Professional team soccer players in Canada on artificial turf with the crumb rubber being kicked up during rigorous play (The Canadian Press)

Artificial turf playing fields and crumb rubber toxicity.

The original concept of artificial turf held a theoretical number of advantages. The tiny pellets of rubber infill made from recycled tires diverted thousands of those tires from landfill sites, while the fields eliminated the need for pesticides, fertilizers and watering.

Crumb rubber is spread throughout the artificial turf as filler and support between the “grass” blades, and as a cushioning for players

Since the arrival of artificial turf however, there have been ongoing concerns about the toxicity of crumb rubber. That concern has been increased through a new study by researchers in Montreal.

Hans Larsson is co-senior author of the study. He is a professor of vertebrate palaeontology at McGill University in Montreal and director of the Redpath Museum. I reached him by mobile phone in the Andes in Colombia where he is on another research project.

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The study was published in the science journal Proceedings of the National Academy of Sciences (PNAS) under the title,  Artificial turf infill associated with systematic toxicity in an amniote vertebrate (abstract here)

Hans Larsson, McGill University Montreal, co senior author of study
(via Quebec Centre for Biodiversity Research)

It seems that the finely chopped up tires are full of toxic chemicals, including heavy metals, which leach out in water from a rainfall or as they sit in snow, and get runoff into the environment. In addition, Larsson says there is “offgassing” as the volatile chemicals are slowly released into the air.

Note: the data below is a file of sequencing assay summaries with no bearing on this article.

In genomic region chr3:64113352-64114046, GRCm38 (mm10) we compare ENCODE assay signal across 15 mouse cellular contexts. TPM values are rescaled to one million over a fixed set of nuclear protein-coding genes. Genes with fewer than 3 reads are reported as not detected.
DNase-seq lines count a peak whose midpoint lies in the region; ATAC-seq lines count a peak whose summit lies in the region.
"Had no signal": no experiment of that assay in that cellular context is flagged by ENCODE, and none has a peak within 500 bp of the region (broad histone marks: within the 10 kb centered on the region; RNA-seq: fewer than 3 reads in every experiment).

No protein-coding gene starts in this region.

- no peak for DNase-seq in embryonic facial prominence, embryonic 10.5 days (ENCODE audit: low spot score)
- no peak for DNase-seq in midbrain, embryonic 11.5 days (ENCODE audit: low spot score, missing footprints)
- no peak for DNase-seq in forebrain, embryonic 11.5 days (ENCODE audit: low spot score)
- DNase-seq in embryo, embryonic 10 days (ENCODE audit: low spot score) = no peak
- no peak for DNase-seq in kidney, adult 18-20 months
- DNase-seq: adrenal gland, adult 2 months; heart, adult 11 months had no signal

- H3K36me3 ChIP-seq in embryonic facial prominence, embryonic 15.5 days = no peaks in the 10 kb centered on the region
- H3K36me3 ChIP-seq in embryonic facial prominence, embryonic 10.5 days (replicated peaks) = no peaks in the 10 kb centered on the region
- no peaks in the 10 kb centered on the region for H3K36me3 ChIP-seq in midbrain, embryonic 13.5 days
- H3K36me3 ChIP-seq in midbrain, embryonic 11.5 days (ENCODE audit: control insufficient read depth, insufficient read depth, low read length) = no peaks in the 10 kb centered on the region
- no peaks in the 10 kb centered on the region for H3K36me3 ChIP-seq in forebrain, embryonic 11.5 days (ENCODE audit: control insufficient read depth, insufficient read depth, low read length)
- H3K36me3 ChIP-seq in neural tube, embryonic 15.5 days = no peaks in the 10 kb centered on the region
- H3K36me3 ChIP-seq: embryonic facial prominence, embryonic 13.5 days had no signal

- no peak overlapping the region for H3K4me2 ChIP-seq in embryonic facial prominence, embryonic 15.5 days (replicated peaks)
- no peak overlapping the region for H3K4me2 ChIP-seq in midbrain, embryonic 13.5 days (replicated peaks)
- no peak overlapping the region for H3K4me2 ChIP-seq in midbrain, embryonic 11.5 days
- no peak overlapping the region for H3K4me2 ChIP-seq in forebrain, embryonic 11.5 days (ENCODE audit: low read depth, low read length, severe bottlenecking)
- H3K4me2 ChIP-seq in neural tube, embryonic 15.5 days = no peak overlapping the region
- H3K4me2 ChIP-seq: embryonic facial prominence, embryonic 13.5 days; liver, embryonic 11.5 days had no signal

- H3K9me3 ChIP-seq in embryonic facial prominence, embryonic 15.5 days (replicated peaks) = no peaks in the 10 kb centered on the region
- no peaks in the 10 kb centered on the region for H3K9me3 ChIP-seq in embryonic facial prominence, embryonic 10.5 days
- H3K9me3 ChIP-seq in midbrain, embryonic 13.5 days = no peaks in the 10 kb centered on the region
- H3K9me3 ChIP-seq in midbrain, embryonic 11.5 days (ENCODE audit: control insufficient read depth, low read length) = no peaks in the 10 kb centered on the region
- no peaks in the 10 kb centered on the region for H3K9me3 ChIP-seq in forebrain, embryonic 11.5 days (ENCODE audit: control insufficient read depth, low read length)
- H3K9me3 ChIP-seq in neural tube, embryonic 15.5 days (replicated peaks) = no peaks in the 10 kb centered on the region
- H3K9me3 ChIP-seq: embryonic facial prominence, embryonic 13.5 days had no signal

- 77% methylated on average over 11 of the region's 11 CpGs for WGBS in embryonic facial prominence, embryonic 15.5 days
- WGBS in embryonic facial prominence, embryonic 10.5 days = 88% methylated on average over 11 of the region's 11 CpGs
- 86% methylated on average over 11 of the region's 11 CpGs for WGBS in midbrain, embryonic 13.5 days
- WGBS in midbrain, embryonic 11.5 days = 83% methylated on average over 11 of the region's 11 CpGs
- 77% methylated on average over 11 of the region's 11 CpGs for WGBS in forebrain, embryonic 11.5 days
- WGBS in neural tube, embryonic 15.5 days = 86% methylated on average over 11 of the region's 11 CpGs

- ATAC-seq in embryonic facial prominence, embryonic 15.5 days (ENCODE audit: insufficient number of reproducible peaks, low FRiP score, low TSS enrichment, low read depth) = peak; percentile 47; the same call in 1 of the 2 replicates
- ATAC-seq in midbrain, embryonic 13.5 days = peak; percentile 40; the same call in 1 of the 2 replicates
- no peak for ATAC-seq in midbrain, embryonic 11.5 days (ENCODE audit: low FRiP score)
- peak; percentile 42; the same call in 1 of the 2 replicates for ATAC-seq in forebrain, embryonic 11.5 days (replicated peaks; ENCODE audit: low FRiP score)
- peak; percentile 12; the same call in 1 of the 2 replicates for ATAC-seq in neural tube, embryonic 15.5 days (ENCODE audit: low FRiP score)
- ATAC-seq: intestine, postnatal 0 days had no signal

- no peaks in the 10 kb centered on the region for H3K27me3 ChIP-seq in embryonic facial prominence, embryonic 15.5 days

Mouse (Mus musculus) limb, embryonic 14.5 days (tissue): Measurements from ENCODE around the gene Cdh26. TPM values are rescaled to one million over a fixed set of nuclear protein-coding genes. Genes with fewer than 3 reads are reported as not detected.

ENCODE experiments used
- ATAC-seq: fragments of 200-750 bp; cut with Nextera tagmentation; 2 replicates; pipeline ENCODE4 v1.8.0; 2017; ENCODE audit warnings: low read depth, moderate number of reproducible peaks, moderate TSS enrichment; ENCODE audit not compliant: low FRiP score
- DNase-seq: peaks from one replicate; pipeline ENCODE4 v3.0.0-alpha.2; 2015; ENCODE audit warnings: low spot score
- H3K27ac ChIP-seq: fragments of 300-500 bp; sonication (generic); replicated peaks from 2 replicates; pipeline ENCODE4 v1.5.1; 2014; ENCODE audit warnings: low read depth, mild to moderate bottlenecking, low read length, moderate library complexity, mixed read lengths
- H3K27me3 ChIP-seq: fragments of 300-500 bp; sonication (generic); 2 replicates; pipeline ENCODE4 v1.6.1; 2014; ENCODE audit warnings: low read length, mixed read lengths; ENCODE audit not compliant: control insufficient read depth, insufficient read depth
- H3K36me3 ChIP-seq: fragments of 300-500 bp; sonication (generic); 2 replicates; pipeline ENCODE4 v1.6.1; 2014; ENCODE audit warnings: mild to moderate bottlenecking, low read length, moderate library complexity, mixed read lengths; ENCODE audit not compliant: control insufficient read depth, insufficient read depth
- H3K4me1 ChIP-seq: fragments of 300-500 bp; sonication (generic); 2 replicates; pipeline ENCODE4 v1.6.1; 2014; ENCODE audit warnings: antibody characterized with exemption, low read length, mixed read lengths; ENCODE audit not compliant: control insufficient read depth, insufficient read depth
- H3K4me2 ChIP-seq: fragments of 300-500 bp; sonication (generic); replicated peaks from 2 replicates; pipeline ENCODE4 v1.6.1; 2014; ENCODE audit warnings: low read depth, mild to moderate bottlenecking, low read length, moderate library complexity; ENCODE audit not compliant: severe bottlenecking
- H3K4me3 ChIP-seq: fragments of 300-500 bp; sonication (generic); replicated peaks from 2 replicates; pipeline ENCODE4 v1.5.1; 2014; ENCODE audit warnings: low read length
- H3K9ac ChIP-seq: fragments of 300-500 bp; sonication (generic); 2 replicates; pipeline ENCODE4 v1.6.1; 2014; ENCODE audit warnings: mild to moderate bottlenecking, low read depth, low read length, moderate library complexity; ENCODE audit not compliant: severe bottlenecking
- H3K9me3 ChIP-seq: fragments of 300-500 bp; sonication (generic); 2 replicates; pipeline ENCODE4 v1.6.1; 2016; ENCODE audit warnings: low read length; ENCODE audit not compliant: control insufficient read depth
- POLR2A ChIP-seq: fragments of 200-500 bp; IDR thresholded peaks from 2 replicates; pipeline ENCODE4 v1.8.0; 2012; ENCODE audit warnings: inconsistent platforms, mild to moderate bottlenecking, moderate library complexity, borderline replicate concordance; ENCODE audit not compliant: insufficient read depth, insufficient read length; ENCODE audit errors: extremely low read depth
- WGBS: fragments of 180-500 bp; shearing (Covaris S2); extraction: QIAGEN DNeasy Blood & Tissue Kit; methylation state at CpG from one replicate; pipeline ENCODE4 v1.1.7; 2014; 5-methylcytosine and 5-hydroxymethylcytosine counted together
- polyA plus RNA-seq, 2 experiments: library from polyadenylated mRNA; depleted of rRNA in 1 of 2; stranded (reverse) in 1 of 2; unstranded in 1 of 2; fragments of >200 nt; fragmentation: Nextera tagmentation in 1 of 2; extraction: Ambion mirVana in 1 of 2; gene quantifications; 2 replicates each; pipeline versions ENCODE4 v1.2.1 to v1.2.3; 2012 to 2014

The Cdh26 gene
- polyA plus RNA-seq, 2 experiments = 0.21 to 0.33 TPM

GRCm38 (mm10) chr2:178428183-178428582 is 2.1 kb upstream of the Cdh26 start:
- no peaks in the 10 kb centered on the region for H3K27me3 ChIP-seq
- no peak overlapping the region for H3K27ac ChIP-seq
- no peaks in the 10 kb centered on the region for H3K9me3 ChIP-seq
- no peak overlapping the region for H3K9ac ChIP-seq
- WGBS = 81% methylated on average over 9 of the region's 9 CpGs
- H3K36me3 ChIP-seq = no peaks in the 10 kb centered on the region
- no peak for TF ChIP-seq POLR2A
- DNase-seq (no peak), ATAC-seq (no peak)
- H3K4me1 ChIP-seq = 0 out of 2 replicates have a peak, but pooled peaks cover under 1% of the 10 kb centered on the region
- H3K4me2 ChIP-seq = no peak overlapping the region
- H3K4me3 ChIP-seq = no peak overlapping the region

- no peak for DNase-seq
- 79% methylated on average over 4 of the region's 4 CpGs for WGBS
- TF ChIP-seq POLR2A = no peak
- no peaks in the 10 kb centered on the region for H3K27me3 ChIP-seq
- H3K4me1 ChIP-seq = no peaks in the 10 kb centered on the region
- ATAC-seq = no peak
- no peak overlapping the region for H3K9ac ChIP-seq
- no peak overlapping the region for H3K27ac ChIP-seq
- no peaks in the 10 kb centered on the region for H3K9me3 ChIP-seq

While other research has found toxins from crumb rubber leachate, they dealt with lower life forms like algae, and tiny acquatic daphnia, and small zebrafish.  This was the first to study effects on more complex life forms and used chicken embryos.

Tiny pellets of crumb rubber infill in artificial turf. Made from recycled tires, the product has been linked to anecdotal claims it causes cancer in recent years. (CBC)

They found that even moderate doses could result in non viable embryos in some cases, and in survivors, there were both physical and brain deformations.

Larsson points to some studies which have shown a high rate of cancer in soccer goalies whose knees and hands (or gloves) are in close contact with the rubber surface and are more likely to also be touching their faces.

Larsson says this study raises serious questions to be explored in more research, but also the same serious questions about the continued use of crumb rubber on artificial turf and its potential for harm to the environment, wildlife, and humans as well.

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